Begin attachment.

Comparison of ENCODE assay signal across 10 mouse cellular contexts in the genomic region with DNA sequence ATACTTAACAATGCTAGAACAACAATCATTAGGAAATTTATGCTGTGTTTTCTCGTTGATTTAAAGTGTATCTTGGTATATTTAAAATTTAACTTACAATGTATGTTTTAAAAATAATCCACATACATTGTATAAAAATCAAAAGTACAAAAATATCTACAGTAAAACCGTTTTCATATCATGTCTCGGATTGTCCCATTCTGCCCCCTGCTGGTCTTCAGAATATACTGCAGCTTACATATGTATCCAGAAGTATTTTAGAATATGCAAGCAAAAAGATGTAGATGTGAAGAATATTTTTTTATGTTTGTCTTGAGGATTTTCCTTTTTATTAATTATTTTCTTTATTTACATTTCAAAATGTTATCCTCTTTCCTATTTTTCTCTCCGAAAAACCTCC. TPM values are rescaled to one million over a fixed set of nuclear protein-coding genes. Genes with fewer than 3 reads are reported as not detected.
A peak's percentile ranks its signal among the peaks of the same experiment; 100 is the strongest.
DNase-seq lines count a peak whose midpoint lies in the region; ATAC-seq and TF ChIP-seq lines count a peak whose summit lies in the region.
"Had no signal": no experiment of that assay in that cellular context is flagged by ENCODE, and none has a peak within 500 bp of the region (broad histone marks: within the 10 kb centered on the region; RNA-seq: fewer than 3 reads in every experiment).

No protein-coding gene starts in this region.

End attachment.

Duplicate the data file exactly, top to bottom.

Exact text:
Comparison of ENCODE assay signal across 10 mouse cellular contexts in the genomic region with DNA sequence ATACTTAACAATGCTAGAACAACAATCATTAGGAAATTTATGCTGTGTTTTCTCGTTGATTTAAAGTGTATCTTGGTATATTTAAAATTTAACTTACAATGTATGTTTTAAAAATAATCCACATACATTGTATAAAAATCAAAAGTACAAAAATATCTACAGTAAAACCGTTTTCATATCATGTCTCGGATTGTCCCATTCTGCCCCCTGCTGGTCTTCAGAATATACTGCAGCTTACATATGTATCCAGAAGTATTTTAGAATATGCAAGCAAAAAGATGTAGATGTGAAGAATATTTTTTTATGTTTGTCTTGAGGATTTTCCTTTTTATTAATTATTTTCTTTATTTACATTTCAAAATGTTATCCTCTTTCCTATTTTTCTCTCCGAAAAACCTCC. TPM values are rescaled to one million over a fixed set of nuclear protein-coding genes. Genes with fewer than 3 reads are reported as not detected.
A peak's percentile ranks its signal among the peaks of the same experiment; 100 is the strongest.
DNase-seq lines count a peak whose midpoint lies in the region; ATAC-seq and TF ChIP-seq lines count a peak whose summit lies in the region.
"Had no signal": no experiment of that assay in that cellular context is flagged by ENCODE, and none has a peak within 500 bp of the region (broad histone marks: within the 10 kb centered on the region; RNA-seq: fewer than 3 reads in every experiment).

No protein-coding gene starts in this region.